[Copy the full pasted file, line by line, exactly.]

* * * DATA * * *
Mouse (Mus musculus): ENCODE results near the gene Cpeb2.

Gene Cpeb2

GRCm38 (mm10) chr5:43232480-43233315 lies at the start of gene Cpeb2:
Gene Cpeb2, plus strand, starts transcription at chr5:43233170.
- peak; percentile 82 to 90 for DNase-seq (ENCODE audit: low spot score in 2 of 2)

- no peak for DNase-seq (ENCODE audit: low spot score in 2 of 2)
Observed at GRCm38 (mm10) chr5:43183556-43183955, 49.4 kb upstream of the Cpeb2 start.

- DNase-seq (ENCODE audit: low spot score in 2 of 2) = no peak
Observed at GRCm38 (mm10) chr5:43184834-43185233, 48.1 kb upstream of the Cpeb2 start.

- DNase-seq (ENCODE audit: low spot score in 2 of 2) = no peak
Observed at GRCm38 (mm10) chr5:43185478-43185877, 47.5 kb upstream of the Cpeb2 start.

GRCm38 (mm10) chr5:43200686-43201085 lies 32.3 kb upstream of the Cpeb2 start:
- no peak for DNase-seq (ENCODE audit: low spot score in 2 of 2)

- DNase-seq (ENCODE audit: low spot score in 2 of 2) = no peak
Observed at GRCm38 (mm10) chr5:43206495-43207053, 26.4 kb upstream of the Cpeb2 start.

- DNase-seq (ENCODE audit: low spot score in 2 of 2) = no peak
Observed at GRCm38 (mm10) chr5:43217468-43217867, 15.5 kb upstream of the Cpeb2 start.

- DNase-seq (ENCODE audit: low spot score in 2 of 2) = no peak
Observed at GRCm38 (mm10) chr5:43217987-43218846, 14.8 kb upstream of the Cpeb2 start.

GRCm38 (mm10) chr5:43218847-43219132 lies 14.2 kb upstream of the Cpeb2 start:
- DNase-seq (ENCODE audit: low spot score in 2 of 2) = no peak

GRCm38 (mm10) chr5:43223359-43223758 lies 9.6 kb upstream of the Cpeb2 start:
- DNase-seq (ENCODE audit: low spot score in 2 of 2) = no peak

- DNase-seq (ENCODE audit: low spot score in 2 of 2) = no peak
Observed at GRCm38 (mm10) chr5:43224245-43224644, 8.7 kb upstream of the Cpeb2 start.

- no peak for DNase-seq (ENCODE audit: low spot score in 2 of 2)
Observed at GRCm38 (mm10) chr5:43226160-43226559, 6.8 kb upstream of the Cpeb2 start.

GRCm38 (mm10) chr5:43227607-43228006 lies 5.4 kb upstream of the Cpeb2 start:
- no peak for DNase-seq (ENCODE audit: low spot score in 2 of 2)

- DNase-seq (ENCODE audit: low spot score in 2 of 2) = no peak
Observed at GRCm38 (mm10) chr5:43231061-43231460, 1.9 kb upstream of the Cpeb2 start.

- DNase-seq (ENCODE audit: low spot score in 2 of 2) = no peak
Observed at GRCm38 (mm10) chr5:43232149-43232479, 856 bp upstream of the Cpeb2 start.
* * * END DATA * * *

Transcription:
Mouse (Mus musculus): ENCODE results near the gene Cpeb2.

Gene Cpeb2

GRCm38 (mm10) chr5:43232480-43233315 lies at the start of gene Cpeb2:
Gene Cpeb2, plus strand, starts transcription at chr5:43233170.
- peak; percentile 82 to 90 for DNase-seq (ENCODE audit: low spot score in 2 of 2)

- no peak for DNase-seq (ENCODE audit: low spot score in 2 of 2)
Observed at GRCm38 (mm10) chr5:43183556-43183955, 49.4 kb upstream of the Cpeb2 start.

- DNase-seq (ENCODE audit: low spot score in 2 of 2) = no peak
Observed at GRCm38 (mm10) chr5:43184834-43185233, 48.1 kb upstream of the Cpeb2 start.

- DNase-seq (ENCODE audit: low spot score in 2 of 2) = no peak
Observed at GRCm38 (mm10) chr5:43185478-43185877, 47.5 kb upstream of the Cpeb2 start.

GRCm38 (mm10) chr5:43200686-43201085 lies 32.3 kb upstream of the Cpeb2 start:
- no peak for DNase-seq (ENCODE audit: low spot score in 2 of 2)

- DNase-seq (ENCODE audit: low spot score in 2 of 2) = no peak
Observed at GRCm38 (mm10) chr5:43206495-43207053, 26.4 kb upstream of the Cpeb2 start.

- DNase-seq (ENCODE audit: low spot score in 2 of 2) = no peak
Observed at GRCm38 (mm10) chr5:43217468-43217867, 15.5 kb upstream of the Cpeb2 start.

- DNase-seq (ENCODE audit: low spot score in 2 of 2) = no peak
Observed at GRCm38 (mm10) chr5:43217987-43218846, 14.8 kb upstream of the Cpeb2 start.

GRCm38 (mm10) chr5:43218847-43219132 lies 14.2 kb upstream of the Cpeb2 start:
- DNase-seq (ENCODE audit: low spot score in 2 of 2) = no peak

GRCm38 (mm10) chr5:43223359-43223758 lies 9.6 kb upstream of the Cpeb2 start:
- DNase-seq (ENCODE audit: low spot score in 2 of 2) = no peak

- DNase-seq (ENCODE audit: low spot score in 2 of 2) = no peak
Observed at GRCm38 (mm10) chr5:43224245-43224644, 8.7 kb upstream of the Cpeb2 start.

- no peak for DNase-seq (ENCODE audit: low spot score in 2 of 2)
Observed at GRCm38 (mm10) chr5:43226160-43226559, 6.8 kb upstream of the Cpeb2 start.

GRCm38 (mm10) chr5:43227607-43228006 lies 5.4 kb upstream of the Cpeb2 start:
- no peak for DNase-seq (ENCODE audit: low spot score in 2 of 2)

- DNase-seq (ENCODE audit: low spot score in 2 of 2) = no peak
Observed at GRCm38 (mm10) chr5:43231061-43231460, 1.9 kb upstream of the Cpeb2 start.

- DNase-seq (ENCODE audit: low spot score in 2 of 2) = no peak
Observed at GRCm38 (mm10) chr5:43232149-43232479, 856 bp upstream of the Cpeb2 start.